Please use this identifier to cite or link to this item: http://hdl.handle.net/11434/1638
Title: Networkcentric healthcare and the entry point into the network.
Book Title: Medical informatics: concepts, methodologies, tools, and applications.
Epworth Authors: Wickramasinghe, Nilmini
Other Authors: Von Lubitz, D.
Keywords: Healthcare Information Systems
HIS
e-Health
Knowledge Management
Technology
Healthcare Delivery
Network-Centric Healthcare
Networkcentric Healthcare
Healthcare Costs
Chair of Health Informatics Management, Epworth HealthCare, Victoria, Australia
Issue Date: Jan-2009
Publisher: Hershey, PA: Medical Information Science Reference
Citation: chapter 8, pp. 87-94
Abstract: The concept of e-health gains rapid and widespread international acceptance as the most practical means of reducing burgeoning healthcare costs, improving healthcare delivery, and reducing medical errors. However, due to profit-maximizing forces controlling healthcare, the majority of e-based systems are characterized by non-existent or marginal compatibility leading to platformcentricity that is, a large number of individual information platforms incapable of integrated, collaborative functions. While such systems provide excellent service within limited range healthcare operations (such as hospital groups, insurance companies, or local healthcare delivery services), chaos exists at the level of nationwide or international activities. As a result, despite intense efforts, introduction of e-health doctrine has minimal impact on reduction of healthcare costs. Based on their previous work, the authors present the doctrine of network-centric healthcare operations that assures unimpeded flow and dissemination of fully compatible, high quality, and operation-relevant healthcare information and knowledge within the Worldwide Healthcare Information Grid (WHIG). In similarity to network- centric concepts developed and used by the armed forces of several nations, practical implementation of WHIG, consisting of interconnected entry portals, nodes, and telecommunication infrastructure, will result in enhanced administrative efficiency, better resource allocation, higher responsiveness to healthcare crises, and—most importantly—improved delivery of healthcare services worldwide.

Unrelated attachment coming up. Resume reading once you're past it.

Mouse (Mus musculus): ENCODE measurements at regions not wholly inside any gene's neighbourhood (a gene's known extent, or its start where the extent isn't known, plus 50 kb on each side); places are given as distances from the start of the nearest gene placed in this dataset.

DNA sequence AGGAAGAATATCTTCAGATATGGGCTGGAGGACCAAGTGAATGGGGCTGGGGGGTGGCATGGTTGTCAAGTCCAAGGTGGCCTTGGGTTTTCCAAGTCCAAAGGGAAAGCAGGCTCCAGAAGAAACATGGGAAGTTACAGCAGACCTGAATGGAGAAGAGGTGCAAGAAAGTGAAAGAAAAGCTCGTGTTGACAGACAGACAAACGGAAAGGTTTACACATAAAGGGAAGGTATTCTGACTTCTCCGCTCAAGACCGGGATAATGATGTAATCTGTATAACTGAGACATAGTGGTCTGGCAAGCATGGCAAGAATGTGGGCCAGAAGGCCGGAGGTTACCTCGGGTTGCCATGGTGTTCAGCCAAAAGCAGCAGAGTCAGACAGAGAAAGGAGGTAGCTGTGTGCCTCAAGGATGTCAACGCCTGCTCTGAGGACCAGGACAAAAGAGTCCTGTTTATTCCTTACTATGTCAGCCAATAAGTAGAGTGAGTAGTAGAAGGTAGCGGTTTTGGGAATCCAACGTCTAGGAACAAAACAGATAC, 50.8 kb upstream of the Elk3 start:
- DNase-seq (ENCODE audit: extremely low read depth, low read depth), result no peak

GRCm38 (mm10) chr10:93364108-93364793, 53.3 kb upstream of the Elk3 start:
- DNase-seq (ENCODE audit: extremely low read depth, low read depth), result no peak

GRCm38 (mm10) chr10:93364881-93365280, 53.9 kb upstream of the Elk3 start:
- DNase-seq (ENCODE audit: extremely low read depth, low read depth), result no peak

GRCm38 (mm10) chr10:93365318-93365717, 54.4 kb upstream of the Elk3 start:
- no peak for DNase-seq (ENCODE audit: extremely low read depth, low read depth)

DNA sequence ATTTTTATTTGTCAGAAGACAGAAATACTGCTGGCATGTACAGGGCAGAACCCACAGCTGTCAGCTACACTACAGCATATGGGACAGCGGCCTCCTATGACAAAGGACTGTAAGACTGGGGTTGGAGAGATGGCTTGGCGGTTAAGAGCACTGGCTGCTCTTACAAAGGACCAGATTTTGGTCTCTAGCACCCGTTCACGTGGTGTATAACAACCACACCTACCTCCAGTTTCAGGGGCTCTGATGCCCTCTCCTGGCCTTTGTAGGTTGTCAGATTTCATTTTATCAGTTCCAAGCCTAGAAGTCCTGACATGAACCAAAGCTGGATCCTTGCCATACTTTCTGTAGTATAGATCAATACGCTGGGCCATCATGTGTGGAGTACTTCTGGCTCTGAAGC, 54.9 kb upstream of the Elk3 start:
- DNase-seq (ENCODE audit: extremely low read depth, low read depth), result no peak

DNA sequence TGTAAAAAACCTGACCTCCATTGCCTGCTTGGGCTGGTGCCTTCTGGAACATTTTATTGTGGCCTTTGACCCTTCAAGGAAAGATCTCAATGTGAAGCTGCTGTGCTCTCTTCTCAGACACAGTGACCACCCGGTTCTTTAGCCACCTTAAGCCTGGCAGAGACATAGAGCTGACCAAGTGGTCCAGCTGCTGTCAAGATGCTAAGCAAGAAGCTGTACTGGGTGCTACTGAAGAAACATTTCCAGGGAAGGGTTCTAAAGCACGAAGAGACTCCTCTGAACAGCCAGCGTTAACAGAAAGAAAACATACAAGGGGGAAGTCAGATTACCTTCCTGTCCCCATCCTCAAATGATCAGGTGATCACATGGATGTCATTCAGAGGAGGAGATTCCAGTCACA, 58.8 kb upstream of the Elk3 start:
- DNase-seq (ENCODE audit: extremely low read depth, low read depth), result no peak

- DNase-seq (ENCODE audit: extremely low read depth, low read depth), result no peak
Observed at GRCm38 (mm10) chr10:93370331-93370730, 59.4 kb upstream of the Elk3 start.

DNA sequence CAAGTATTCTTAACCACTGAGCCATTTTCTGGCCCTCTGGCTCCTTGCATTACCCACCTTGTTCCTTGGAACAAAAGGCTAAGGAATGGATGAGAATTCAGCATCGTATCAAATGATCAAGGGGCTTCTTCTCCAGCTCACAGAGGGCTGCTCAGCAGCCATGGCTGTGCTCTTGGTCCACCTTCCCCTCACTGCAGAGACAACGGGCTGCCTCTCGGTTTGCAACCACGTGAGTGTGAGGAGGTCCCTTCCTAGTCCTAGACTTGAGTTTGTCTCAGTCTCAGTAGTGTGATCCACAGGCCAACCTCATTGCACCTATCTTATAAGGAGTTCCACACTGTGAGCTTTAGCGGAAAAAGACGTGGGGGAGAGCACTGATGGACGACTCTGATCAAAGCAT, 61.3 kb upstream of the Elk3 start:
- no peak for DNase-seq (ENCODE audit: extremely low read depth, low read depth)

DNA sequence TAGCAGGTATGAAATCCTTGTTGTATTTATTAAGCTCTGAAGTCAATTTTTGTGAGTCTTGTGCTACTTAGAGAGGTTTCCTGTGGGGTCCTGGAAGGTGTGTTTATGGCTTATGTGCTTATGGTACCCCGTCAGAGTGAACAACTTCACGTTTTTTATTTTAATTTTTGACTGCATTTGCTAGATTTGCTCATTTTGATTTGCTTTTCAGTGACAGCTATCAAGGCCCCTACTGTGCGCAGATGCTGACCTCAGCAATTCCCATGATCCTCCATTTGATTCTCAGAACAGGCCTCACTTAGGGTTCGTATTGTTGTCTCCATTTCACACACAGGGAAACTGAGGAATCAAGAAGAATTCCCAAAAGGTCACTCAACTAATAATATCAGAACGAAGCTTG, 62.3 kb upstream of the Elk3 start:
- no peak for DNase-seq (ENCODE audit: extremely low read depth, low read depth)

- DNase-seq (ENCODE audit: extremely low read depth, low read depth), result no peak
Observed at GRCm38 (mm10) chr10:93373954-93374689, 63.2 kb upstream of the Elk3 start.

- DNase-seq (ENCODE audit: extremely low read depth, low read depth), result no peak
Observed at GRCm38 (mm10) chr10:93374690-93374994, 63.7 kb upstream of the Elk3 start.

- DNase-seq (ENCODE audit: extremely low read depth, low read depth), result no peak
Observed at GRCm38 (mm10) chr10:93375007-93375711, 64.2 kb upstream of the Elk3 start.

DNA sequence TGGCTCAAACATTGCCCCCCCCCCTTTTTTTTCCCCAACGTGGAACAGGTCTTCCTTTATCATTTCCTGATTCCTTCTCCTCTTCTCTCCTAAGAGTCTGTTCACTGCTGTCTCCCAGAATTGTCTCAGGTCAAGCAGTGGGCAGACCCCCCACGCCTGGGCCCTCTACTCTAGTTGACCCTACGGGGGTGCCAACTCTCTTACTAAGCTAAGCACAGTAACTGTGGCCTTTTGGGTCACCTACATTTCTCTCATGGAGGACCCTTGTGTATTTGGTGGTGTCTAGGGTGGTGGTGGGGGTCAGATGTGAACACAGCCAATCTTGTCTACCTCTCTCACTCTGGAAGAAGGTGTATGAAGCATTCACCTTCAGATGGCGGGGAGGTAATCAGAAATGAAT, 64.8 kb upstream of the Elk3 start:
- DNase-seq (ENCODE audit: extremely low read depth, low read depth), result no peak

URI: http://hdl.handle.net/11434/1638
DOI: 10.4018/978-1-60566-050-9.ch008
ISBN: 9781605660509
1605660507
9781605660516
Type: Chapter
Affiliated Organisations: School of Business IT and Logistics, RMIT University, Melbourne, Australia
Illinois Institute of Technology, USA
Central Michigan University, USA
Appears in Collections:Health Informatics

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